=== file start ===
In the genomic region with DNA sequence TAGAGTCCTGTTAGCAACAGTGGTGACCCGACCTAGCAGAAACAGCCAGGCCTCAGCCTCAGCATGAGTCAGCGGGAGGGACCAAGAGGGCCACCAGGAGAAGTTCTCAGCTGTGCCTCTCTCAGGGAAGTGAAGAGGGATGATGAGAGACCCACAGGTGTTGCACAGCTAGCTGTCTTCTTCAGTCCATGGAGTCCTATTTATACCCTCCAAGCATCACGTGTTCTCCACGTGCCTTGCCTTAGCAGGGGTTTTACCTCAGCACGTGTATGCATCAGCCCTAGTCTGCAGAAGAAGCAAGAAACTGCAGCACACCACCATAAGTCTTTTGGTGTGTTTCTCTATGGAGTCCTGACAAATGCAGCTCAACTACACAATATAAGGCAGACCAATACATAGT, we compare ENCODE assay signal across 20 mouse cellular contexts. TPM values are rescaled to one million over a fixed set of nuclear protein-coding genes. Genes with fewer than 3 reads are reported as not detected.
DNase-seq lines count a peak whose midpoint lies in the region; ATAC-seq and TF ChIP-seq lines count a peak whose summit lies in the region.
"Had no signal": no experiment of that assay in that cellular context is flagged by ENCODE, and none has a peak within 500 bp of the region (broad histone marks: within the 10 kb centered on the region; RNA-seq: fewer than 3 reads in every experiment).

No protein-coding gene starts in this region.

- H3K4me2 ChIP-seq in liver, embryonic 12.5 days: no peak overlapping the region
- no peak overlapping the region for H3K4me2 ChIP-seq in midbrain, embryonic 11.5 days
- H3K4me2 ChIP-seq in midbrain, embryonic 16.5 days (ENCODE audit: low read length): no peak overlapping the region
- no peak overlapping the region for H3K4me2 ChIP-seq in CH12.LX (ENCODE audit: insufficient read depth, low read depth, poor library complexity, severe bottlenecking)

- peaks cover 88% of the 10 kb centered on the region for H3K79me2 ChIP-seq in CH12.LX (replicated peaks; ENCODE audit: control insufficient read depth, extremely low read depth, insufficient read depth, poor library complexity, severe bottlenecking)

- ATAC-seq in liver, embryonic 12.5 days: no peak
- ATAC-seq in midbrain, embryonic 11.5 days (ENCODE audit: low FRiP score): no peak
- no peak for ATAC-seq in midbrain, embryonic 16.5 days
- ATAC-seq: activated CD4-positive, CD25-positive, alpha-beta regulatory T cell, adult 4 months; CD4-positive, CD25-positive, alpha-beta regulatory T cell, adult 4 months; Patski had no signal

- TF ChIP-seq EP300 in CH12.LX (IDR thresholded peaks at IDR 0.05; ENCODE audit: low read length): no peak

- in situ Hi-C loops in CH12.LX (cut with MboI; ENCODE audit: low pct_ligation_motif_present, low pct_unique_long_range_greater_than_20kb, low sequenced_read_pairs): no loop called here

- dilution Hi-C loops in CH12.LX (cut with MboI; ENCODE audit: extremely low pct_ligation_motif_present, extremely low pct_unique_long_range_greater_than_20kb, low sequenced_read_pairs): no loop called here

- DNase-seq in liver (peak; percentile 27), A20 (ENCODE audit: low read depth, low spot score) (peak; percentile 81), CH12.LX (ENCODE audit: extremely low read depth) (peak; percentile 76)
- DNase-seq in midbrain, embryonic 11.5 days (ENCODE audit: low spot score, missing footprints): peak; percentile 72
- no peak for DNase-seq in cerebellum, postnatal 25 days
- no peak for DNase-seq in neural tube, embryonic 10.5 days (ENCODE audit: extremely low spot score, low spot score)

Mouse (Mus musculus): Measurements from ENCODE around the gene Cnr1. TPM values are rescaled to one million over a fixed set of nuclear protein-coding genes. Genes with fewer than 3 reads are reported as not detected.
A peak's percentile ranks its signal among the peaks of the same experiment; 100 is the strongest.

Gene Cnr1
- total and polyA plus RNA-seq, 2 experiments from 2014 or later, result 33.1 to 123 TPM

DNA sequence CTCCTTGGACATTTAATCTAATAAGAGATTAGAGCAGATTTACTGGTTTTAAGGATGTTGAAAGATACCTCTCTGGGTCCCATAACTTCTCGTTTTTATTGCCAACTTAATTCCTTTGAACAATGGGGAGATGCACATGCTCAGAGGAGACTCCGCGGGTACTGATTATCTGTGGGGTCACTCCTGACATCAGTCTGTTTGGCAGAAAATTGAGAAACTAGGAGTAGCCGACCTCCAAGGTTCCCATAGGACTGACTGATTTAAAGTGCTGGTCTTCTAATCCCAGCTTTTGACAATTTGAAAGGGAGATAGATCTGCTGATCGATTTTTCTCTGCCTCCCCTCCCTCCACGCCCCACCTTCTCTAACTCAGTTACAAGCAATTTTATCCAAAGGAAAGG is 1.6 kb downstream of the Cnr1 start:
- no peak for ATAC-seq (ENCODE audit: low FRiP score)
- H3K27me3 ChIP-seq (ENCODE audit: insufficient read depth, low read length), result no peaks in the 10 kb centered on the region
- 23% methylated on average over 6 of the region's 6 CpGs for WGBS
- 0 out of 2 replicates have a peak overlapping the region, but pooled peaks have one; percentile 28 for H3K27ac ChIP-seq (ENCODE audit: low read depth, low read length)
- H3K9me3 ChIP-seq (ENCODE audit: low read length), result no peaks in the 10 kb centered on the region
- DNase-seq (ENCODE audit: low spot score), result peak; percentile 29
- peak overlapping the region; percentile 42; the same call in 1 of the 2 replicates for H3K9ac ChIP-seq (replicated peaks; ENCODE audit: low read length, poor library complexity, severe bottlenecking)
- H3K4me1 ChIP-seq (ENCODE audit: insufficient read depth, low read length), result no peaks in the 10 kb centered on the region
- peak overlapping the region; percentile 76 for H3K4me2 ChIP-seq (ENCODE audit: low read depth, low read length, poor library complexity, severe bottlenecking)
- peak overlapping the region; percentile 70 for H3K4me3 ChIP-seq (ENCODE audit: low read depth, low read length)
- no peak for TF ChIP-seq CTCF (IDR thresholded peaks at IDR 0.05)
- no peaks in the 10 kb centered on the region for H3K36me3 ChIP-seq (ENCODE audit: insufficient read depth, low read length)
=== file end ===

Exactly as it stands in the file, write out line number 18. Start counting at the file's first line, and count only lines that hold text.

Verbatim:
- DNase-seq in midbrain, embryonic 11.5 days (ENCODE audit: low spot score, missing footprints): peak; percentile 72